Gender Development

Topics: Psychosexual development, Sigmund Freud, Oral stage Pages: 4 (1282 words) Published: July 6, 2008
Gender identity is an aspect of the developing self-concept. The main gender difference in early childhood is boys' greater aggressiveness. Girls tend to be more empathic and social and less prone to problem behavior. Cognitive differences appear early. This paper will focus on three gender development theories: social cognitive, gender-schema, psychosexual. Social Cognitive Theory

Human isolation on the basis of gender is affects virtually every aspect of a person’s daily life. The social cognitive theory integrates psychological and sociostructural aspects within an environment. In this perspective, gender conceptions and roles are the product of a broad network of social influences operating interdependently. People contribute to their self-development and bring about social changes that define and structure gender relationships through their actions (Lobel). Cognition means how you think, and the theory we will be looking at is Kohlberg’s Cognitive-Developmental Theory. The basic principle of the theory is that a child's understanding of gender develops with age. Kohlberg identified three stages in gender development. The first is gender identity which happens at about 2 years of age, and it is where the child recognizes what makes a person male or female. The next stage happens at about 4 years and is called gender stability. At this stage, the child now understands that their gender is fixed and will be male/female when they're older. Finally is gender constancy which happens between 5 and 7 years and is the stage at which the child realizes that superficial changes will not change their gender (Lobel). For example, a girl wearing jeans is still girl or a boy wearing a dress is still boy.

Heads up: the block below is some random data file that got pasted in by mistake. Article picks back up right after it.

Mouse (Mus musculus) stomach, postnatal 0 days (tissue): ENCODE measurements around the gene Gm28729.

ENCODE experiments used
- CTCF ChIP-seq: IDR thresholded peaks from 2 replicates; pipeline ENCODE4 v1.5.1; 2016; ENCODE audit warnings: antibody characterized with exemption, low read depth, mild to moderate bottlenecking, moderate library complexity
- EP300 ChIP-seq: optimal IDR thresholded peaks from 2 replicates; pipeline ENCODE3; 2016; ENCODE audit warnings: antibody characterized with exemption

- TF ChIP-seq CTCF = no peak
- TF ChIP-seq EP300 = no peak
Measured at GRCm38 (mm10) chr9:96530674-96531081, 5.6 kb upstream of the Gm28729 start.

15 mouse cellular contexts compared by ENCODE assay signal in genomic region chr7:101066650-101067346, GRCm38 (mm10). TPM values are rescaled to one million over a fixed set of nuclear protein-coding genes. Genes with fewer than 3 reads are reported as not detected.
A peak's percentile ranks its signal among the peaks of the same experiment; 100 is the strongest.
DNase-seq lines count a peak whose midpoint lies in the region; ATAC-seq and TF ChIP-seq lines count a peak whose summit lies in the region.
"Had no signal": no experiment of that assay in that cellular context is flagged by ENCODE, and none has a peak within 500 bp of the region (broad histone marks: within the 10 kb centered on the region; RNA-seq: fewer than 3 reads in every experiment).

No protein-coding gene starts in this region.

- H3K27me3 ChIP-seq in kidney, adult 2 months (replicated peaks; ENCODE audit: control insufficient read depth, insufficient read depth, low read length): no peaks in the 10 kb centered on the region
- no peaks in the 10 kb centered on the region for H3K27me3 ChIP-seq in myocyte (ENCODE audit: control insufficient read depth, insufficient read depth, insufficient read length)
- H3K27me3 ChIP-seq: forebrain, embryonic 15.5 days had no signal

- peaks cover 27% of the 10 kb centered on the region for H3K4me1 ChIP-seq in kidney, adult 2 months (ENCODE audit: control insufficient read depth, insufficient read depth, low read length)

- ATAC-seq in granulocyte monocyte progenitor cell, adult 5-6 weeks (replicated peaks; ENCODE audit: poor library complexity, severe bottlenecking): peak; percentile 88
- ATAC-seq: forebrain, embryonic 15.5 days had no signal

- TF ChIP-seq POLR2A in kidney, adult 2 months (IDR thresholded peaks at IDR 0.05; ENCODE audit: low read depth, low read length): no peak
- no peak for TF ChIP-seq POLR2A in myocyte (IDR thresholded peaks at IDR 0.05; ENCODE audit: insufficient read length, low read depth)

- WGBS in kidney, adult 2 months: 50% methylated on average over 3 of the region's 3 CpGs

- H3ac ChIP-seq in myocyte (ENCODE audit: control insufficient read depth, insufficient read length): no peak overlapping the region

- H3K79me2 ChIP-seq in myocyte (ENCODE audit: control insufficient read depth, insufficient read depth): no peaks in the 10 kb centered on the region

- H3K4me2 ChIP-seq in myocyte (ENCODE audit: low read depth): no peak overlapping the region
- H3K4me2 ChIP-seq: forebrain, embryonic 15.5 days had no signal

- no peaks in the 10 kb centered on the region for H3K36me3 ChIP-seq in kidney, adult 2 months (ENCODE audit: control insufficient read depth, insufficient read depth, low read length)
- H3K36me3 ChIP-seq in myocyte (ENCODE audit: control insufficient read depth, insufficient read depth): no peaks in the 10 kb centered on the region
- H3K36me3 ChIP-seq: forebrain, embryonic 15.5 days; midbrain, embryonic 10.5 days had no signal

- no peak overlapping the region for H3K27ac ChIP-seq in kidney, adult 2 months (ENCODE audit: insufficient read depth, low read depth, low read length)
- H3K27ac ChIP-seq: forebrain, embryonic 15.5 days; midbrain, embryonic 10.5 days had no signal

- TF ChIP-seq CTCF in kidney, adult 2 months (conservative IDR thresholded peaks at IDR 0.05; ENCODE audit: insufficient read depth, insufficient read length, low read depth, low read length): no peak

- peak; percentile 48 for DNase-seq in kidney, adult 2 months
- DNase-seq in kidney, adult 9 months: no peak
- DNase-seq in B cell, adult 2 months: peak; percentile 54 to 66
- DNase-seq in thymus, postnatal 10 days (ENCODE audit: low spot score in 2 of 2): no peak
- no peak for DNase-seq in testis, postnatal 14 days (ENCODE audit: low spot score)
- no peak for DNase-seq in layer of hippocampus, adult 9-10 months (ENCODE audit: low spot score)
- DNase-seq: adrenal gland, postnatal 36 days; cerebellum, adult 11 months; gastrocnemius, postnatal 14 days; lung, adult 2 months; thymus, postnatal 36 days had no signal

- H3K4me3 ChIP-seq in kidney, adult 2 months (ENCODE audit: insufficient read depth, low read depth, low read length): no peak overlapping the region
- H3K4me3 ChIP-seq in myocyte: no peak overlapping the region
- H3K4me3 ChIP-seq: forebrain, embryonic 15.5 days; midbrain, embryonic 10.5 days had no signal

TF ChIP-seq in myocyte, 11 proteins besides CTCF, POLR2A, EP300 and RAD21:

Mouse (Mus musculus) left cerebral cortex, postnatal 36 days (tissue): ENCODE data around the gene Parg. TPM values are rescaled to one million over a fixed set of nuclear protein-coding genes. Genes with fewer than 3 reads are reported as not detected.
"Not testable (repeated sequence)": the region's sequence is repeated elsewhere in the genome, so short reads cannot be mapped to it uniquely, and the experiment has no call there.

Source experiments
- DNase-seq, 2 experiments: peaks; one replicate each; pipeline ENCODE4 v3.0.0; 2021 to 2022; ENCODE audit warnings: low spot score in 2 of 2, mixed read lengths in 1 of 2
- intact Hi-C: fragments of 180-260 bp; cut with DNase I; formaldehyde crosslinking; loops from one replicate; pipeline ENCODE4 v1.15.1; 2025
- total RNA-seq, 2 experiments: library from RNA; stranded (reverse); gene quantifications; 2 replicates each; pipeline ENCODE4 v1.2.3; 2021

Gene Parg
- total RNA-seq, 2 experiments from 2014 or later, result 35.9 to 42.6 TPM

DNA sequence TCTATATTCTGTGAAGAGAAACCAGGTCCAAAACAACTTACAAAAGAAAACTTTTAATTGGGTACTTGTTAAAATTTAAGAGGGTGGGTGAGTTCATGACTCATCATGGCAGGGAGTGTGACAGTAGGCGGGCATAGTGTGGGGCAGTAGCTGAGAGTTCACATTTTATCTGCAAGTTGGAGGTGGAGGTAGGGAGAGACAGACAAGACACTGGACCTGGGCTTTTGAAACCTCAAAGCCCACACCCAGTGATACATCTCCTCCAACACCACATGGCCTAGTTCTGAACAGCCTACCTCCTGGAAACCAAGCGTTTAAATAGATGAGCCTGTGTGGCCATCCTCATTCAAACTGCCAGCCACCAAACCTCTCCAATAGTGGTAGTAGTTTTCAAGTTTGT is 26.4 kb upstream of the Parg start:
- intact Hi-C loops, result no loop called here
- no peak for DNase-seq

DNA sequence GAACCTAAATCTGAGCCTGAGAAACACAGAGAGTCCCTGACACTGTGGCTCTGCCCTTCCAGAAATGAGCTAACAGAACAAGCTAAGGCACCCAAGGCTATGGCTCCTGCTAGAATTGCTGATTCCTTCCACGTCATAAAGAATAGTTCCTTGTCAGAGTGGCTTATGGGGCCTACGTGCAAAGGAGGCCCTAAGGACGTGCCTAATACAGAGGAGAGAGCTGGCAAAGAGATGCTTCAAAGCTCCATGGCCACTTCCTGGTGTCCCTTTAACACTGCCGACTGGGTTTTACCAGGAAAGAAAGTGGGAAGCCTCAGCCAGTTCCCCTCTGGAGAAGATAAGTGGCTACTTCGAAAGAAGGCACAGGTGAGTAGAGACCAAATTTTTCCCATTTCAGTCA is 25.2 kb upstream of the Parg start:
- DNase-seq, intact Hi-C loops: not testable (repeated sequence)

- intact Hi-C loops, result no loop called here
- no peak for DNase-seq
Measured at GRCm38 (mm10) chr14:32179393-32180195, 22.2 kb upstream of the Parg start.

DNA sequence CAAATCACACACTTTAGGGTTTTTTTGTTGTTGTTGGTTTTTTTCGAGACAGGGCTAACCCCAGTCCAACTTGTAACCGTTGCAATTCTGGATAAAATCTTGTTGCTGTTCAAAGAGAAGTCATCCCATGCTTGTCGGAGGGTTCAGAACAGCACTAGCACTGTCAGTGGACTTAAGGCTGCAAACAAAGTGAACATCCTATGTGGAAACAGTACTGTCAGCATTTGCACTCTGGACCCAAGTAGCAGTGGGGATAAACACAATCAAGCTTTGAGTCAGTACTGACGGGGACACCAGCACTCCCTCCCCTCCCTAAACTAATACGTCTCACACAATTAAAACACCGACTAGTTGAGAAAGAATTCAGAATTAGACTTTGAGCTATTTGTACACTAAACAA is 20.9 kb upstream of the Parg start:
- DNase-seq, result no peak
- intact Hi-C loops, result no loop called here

Gender-Schema Theory
The Gender-Schema theory concludes that children learn about what it means to be male and female from their culture. According to this theory, children adjust their behavior to fit in with the gender norms and expectations of their...
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